In Guatemala – Part four: Walking in the clouds.

(continued from Part three: Lake Atitlán.)

The paved road gives way to gravel, which eventually narrows to a rocky path before disappearing altogether. Here, at the literal end of the road, lies a tiny island of Guatemalan cloud forest and the community protecting it. I was to be a guest of both in the coming days.

Step. Stop. Listen. See. Walking through the cloud forest with a skilled guide, it is abundantly clear how much of the ecosystem, teeming with life around…

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Full circle at Winnipeg Folk Festival 2018.

Every year as I return from breezy festival fields to my warm urban apartment, I bring home with me a sense of renewal.

The official vision of the Winnipeg Folk Festival is to cultivate experiences of discovery and learning through the celebration of people and music; however, a quieter goal that has been shared with me over these past few years is that of creating a safe space in a troubled world. In both cases, these aims address larger social values, and it is in this …

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In Guatemala – Part three: Lake Atitlán.

(continued from Part two: The coffee farmer on the volcano.)

A loud thud resonates through my bones as my head slams into the metal ceiling once again as the driver forgets to tap his brakes in lieu of an oncoming speed bump. I can attest to the strength of this inconspicuous van, in that my head hasn’t yet left even a dent in the roof despite repeated attempts. There are speed limit signs here in Guatemala, but in a country where low literacy rates result in buses needing…

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Winter camping in Nopiming.

Once upon a time, I thought that camping season started on May long weekend. Over the years however, I’ve come to realize that it never really ends. Year by year, each shoulder season excursion I’ve embarked on has pushed a little further against the edges of the calendar – until I ultimately found that late autumn isn’t actually that distant from early spring, and that there really is no off-season in between.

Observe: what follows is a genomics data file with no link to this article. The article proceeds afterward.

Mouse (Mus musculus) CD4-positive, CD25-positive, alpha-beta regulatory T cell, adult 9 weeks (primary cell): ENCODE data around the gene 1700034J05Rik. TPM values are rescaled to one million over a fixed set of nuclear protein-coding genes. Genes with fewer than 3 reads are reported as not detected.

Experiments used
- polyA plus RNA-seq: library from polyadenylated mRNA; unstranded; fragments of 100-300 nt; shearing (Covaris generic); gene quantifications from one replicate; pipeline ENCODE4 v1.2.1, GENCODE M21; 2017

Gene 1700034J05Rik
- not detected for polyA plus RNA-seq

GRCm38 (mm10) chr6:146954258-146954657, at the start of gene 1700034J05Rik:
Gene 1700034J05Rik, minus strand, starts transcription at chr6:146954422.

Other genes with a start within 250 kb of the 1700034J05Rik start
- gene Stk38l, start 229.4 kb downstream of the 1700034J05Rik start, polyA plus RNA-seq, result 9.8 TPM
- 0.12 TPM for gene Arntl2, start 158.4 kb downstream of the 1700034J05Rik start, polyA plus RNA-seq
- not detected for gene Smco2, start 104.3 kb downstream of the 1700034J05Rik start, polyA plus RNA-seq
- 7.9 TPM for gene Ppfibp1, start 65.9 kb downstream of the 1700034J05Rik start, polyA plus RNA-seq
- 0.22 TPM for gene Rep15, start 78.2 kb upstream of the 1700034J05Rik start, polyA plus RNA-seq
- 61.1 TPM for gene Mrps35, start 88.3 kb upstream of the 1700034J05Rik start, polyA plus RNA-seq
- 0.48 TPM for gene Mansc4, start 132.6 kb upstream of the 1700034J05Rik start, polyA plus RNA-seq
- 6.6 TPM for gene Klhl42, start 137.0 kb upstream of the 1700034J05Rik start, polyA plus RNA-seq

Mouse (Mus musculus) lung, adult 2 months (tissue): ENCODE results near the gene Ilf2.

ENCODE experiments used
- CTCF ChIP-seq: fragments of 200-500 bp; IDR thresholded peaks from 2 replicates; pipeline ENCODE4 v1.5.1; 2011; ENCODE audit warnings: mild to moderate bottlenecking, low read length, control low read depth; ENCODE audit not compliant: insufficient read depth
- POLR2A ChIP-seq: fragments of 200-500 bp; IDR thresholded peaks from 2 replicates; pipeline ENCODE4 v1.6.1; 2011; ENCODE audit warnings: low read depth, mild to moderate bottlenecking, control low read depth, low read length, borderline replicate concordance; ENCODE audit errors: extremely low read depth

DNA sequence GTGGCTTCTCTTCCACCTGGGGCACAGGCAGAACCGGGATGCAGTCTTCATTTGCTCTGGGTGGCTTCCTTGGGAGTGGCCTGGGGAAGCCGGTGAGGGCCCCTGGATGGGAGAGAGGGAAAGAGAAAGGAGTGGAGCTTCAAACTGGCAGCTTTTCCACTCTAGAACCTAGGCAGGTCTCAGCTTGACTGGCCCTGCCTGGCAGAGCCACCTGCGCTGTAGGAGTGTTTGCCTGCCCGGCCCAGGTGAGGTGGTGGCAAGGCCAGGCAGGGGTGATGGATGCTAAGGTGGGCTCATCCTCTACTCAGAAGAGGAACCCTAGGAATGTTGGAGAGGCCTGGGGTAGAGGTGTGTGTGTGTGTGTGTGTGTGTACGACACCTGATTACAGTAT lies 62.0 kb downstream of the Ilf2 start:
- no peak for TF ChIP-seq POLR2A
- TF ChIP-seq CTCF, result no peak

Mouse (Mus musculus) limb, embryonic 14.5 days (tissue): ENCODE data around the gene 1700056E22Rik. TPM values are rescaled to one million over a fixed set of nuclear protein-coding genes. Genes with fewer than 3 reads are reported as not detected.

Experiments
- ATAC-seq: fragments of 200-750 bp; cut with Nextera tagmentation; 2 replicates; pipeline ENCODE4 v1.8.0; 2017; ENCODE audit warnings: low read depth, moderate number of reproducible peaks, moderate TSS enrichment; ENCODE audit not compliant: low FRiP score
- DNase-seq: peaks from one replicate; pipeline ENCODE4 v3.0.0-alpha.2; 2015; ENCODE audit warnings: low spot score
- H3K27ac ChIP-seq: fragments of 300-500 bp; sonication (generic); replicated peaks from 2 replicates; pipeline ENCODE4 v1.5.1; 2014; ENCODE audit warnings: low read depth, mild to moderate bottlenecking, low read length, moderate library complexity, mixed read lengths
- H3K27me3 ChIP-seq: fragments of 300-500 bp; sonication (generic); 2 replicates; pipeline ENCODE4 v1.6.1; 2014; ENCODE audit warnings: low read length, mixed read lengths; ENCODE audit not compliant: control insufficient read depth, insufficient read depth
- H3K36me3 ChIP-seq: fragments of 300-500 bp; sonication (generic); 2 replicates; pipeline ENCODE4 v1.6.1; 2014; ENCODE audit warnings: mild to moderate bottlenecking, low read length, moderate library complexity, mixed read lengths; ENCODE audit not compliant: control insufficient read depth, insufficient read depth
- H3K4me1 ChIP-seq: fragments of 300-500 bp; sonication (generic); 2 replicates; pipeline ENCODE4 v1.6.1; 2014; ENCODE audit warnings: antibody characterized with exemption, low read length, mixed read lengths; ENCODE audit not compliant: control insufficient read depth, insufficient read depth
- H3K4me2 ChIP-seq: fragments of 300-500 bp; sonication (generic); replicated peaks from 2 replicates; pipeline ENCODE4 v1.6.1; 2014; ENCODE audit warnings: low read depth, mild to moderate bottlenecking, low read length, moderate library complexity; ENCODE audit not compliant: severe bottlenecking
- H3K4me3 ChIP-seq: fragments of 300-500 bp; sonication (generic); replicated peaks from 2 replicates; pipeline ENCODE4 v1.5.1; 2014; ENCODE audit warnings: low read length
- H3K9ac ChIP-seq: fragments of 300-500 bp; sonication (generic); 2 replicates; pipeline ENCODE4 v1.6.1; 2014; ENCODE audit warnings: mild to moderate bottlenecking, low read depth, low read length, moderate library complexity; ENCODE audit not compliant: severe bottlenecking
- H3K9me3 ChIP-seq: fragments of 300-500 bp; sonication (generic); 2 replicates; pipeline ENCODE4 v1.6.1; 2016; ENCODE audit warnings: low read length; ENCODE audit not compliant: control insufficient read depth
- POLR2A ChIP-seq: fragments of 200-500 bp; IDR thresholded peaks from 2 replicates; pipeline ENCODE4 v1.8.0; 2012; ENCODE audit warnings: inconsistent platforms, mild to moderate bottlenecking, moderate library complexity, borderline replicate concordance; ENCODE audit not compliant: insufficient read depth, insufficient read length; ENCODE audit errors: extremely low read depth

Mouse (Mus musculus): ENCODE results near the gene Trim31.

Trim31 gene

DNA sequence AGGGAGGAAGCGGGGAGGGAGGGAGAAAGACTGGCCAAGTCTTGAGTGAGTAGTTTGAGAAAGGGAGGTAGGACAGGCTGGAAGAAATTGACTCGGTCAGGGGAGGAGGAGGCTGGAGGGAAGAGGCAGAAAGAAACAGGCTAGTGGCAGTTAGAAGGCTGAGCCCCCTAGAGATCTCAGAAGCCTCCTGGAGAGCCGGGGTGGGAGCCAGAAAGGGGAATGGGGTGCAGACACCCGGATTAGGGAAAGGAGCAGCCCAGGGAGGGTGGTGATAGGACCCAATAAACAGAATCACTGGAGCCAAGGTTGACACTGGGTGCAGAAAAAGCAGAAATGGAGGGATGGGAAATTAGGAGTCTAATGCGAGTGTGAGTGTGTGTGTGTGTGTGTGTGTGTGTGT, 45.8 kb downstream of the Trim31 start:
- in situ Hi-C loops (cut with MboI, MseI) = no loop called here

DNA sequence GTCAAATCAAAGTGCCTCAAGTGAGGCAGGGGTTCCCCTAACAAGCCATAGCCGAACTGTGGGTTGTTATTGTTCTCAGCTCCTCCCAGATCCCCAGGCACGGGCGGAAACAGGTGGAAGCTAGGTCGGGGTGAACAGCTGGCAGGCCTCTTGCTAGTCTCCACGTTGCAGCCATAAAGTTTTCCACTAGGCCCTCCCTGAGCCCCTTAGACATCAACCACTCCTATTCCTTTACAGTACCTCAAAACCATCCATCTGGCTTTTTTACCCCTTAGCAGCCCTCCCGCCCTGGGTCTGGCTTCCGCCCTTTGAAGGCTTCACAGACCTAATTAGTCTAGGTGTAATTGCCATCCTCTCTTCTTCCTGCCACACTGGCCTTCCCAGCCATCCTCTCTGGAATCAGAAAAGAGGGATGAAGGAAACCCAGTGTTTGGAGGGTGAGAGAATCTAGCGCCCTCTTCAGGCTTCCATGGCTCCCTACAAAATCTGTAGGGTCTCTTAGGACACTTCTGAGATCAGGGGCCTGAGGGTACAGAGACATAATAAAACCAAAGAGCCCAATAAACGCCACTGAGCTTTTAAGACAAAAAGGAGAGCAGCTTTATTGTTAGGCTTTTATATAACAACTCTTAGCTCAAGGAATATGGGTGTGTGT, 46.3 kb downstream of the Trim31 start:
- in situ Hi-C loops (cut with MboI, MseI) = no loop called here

I’ve noticed that a lot of people think I’m …

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Winterpeg.

A blizzard doesn’t arrive with the surprise that it used to. Watching the radar, murmurs of what may be coming are uttered from the lips of weather reporters and citizens alike. Parking bans are set on city streets, pantries are stocked, and commuters set their alarm clocks a little earlier than usual in hope that they will be able to get to work at all.

When the rumoured weather does arrive, there are two choices: seek shelter, or step out into the storm. Personally,…

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  • KareniaMarch 13, 2018 - 8:21 pm

    I particularly like the last photo 🙂ReplyCancel

  • AllisonMarch 19, 2018 - 1:19 pm

    Beautiful! ReplyCancel

In Guatemala – Part two: The coffee farmer on the volcano.

(continued from Part one: The holiest of weeks in Antigua.)

It is dawn. Spiralling upward, a rickety metal staircase presents the first task of the day: climbing up from the kitchen to the rooftop terrace with a full cup of coffee, each step creaking and tentative, and hopefully not losing my precious liquid along the way. As I emerge victoriously to the open air from the shadowy indoor light, the sun simultaneously crests an uneven horizon, casting its first light …

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  • Allison StorsethMarch 5, 2018 - 3:23 pm

    Really enjoyed reading, and learning about co-op coffee producing, and your experience. It’s very exiting to hear that it is improving the quality of lifestyle for the growers as well as the cup of coffee! ReplyCancel

  • PatrickMarch 16, 2018 - 10:06 am

    Awesome story and pics! Love that final portrait. ReplyCancel

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About

David Quiring is a photographer and writer hailing from the prairies of central Canada. David is drawn to the wild places of the world with a deep interest for understanding the greater ecosystem in which we are all part; translating his direct experience into a shared narrative with camera and pen always in tote.

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